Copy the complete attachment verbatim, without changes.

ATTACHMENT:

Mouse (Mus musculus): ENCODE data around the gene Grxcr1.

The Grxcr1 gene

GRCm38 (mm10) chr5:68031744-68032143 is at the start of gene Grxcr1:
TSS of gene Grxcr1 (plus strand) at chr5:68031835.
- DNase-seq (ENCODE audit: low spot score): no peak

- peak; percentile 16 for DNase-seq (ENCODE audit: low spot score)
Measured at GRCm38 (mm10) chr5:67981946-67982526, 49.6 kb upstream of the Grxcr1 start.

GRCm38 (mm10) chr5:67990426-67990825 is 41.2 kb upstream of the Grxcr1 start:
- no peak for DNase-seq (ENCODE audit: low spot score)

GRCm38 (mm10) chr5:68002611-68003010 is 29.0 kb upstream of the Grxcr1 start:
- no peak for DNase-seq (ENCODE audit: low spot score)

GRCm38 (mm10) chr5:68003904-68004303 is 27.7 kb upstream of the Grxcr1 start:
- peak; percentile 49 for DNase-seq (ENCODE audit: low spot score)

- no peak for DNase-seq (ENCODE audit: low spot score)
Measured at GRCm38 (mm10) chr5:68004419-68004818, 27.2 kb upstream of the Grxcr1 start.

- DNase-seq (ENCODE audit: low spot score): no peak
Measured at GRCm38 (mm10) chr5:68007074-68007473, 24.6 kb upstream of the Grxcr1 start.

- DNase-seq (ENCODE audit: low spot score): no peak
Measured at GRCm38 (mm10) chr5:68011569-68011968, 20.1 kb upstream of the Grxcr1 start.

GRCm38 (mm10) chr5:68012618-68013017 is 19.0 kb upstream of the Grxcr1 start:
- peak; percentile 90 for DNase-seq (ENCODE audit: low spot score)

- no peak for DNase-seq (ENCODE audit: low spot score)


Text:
Mouse (Mus musculus): ENCODE data around the gene Grxcr1.

The Grxcr1 gene

GRCm38 (mm10) chr5:68031744-68032143 is at the start of gene Grxcr1:
TSS of gene Grxcr1 (plus strand) at chr5:68031835.
- DNase-seq (ENCODE audit: low spot score): no peak

- peak; percentile 16 for DNase-seq (ENCODE audit: low spot score)
Measured at GRCm38 (mm10) chr5:67981946-67982526, 49.6 kb upstream of the Grxcr1 start.

GRCm38 (mm10) chr5:67990426-67990825 is 41.2 kb upstream of the Grxcr1 start:
- no peak for DNase-seq (ENCODE audit: low spot score)

GRCm38 (mm10) chr5:68002611-68003010 is 29.0 kb upstream of the Grxcr1 start:
- no peak for DNase-seq (ENCODE audit: low spot score)

GRCm38 (mm10) chr5:68003904-68004303 is 27.7 kb upstream of the Grxcr1 start:
- peak; percentile 49 for DNase-seq (ENCODE audit: low spot score)

- no peak for DNase-seq (ENCODE audit: low spot score)
Measured at GRCm38 (mm10) chr5:68004419-68004818, 27.2 kb upstream of the Grxcr1 start.

- DNase-seq (ENCODE audit: low spot score): no peak
Measured at GRCm38 (mm10) chr5:68007074-68007473, 24.6 kb upstream of the Grxcr1 start.

- DNase-seq (ENCODE audit: low spot score): no peak
Measured at GRCm38 (mm10) chr5:68011569-68011968, 20.1 kb upstream of the Grxcr1 start.

GRCm38 (mm10) chr5:68012618-68013017 is 19.0 kb upstream of the Grxcr1 start:
- peak; percentile 90 for DNase-seq (ENCODE audit: low spot score)

- no peak for DNase-seq (ENCODE audit: low spot score)